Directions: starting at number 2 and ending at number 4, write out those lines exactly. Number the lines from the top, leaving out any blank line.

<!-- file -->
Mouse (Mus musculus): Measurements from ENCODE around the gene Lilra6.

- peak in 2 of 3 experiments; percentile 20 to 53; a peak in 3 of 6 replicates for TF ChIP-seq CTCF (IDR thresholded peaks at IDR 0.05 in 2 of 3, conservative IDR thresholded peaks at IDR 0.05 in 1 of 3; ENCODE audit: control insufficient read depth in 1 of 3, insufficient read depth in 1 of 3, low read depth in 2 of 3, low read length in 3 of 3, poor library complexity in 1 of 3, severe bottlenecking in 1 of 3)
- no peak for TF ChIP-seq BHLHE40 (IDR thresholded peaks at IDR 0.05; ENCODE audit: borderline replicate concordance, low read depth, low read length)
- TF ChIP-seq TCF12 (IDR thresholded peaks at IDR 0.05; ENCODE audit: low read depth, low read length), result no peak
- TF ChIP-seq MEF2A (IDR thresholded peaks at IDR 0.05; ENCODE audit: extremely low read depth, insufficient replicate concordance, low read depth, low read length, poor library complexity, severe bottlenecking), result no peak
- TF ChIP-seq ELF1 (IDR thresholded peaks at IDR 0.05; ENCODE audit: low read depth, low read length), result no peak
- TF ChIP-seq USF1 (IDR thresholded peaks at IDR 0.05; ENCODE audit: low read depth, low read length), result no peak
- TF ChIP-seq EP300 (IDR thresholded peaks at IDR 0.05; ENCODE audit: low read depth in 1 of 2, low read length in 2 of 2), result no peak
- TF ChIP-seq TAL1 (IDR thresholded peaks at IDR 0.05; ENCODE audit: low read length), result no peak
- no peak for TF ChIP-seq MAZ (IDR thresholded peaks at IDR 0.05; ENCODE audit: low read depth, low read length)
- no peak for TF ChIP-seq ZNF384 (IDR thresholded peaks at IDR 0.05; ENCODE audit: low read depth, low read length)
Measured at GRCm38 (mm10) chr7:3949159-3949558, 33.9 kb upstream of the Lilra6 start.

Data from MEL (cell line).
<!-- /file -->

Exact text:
- peak in 2 of 3 experiments; percentile 20 to 53; a peak in 3 of 6 replicates for TF ChIP-seq CTCF (IDR thresholded peaks at IDR 0.05 in 2 of 3, conservative IDR thresholded peaks at IDR 0.05 in 1 of 3; ENCODE audit: control insufficient read depth in 1 of 3, insufficient read depth in 1 of 3, low read depth in 2 of 3, low read length in 3 of 3, poor library complexity in 1 of 3, severe bottlenecking in 1 of 3)
- no peak for TF ChIP-seq BHLHE40 (IDR thresholded peaks at IDR 0.05; ENCODE audit: borderline replicate concordance, low read depth, low read length)
- TF ChIP-seq TCF12 (IDR thresholded peaks at IDR 0.05; ENCODE audit: low read depth, low read length), result no peak